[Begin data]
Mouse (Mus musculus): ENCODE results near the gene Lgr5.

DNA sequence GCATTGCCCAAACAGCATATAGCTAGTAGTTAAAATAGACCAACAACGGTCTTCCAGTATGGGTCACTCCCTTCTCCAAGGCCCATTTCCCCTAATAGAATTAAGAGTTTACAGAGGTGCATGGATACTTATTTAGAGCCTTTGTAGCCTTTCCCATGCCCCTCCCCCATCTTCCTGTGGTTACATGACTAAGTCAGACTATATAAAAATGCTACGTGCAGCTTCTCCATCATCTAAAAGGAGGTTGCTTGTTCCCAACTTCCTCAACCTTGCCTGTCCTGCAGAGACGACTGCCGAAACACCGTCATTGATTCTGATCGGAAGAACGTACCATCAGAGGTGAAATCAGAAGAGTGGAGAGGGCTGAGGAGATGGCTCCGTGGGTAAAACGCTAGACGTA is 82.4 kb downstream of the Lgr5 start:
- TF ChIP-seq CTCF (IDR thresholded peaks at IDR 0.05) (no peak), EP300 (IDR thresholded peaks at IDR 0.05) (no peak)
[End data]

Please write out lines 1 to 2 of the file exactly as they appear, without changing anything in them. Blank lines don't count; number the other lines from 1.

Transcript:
Mouse (Mus musculus): ENCODE results near the gene Lgr5.

DNA sequence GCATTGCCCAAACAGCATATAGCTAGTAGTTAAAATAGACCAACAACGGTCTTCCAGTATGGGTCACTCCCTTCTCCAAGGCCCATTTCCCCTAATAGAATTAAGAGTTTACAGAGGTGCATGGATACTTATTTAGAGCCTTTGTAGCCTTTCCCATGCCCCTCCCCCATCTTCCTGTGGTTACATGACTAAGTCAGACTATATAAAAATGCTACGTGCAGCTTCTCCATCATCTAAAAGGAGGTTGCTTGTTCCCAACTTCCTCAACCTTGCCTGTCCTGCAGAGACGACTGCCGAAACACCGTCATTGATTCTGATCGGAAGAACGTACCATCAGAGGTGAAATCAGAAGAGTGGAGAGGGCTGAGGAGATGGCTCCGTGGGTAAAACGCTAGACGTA is 82.4 kb downstream of the Lgr5 start: